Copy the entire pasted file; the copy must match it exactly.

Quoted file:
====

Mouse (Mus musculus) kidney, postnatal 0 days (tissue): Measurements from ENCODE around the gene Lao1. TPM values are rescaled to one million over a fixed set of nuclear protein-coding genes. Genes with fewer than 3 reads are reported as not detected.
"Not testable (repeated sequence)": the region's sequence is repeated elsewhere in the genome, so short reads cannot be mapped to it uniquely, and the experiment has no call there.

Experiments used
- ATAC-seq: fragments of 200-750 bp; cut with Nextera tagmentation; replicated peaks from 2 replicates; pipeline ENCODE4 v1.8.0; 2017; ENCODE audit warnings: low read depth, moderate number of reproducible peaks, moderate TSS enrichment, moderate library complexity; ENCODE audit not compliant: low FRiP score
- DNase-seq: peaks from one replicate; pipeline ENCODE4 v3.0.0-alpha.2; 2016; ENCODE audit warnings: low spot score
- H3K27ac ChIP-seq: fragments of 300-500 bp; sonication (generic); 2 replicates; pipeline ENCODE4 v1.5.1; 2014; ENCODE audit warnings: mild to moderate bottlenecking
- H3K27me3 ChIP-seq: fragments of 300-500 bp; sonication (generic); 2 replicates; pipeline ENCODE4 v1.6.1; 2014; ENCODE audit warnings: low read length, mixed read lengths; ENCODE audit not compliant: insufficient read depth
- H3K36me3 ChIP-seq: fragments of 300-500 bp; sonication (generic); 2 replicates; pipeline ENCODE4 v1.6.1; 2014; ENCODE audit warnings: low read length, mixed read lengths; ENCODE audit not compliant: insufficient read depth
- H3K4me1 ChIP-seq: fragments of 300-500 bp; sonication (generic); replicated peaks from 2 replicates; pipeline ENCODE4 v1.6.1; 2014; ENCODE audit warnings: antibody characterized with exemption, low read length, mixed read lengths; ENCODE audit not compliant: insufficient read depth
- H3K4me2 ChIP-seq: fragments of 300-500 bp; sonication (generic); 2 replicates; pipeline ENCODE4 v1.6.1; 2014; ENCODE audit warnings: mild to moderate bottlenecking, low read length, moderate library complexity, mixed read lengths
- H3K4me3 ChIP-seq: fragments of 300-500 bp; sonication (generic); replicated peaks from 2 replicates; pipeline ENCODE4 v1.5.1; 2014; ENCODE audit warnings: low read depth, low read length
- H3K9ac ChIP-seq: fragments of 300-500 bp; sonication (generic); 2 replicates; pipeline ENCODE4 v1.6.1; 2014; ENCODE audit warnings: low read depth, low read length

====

Mouse (Mus musculus) kidney, postnatal 0 days (tissue): Measurements from ENCODE around the gene Lao1. TPM values are rescaled to one million over a fixed set of nuclear protein-coding genes. Genes with fewer than 3 reads are reported as not detected.
"Not testable (repeated sequence)": the region's sequence is repeated elsewhere in the genome, so short reads cannot be mapped to it uniquely, and the experiment has no call there.

Experiments used
- ATAC-seq: fragments of 200-750 bp; cut with Nextera tagmentation; replicated peaks from 2 replicates; pipeline ENCODE4 v1.8.0; 2017; ENCODE audit warnings: low read depth, moderate number of reproducible peaks, moderate TSS enrichment, moderate library complexity; ENCODE audit not compliant: low FRiP score
- DNase-seq: peaks from one replicate; pipeline ENCODE4 v3.0.0-alpha.2; 2016; ENCODE audit warnings: low spot score
- H3K27ac ChIP-seq: fragments of 300-500 bp; sonication (generic); 2 replicates; pipeline ENCODE4 v1.5.1; 2014; ENCODE audit warnings: mild to moderate bottlenecking
- H3K27me3 ChIP-seq: fragments of 300-500 bp; sonication (generic); 2 replicates; pipeline ENCODE4 v1.6.1; 2014; ENCODE audit warnings: low read length, mixed read lengths; ENCODE audit not compliant: insufficient read depth
- H3K36me3 ChIP-seq: fragments of 300-500 bp; sonication (generic); 2 replicates; pipeline ENCODE4 v1.6.1; 2014; ENCODE audit warnings: low read length, mixed read lengths; ENCODE audit not compliant: insufficient read depth
- H3K4me1 ChIP-seq: fragments of 300-500 bp; sonication (generic); replicated peaks from 2 replicates; pipeline ENCODE4 v1.6.1; 2014; ENCODE audit warnings: antibody characterized with exemption, low read length, mixed read lengths; ENCODE audit not compliant: insufficient read depth
- H3K4me2 ChIP-seq: fragments of 300-500 bp; sonication (generic); 2 replicates; pipeline ENCODE4 v1.6.1; 2014; ENCODE audit warnings: mild to moderate bottlenecking, low read length, moderate library complexity, mixed read lengths
- H3K4me3 ChIP-seq: fragments of 300-500 bp; sonication (generic); replicated peaks from 2 replicates; pipeline ENCODE4 v1.5.1; 2014; ENCODE audit warnings: low read depth, low read length
- H3K9ac ChIP-seq: fragments of 300-500 bp; sonication (generic); 2 replicates; pipeline ENCODE4 v1.6.1; 2014; ENCODE audit warnings: low read depth, low read length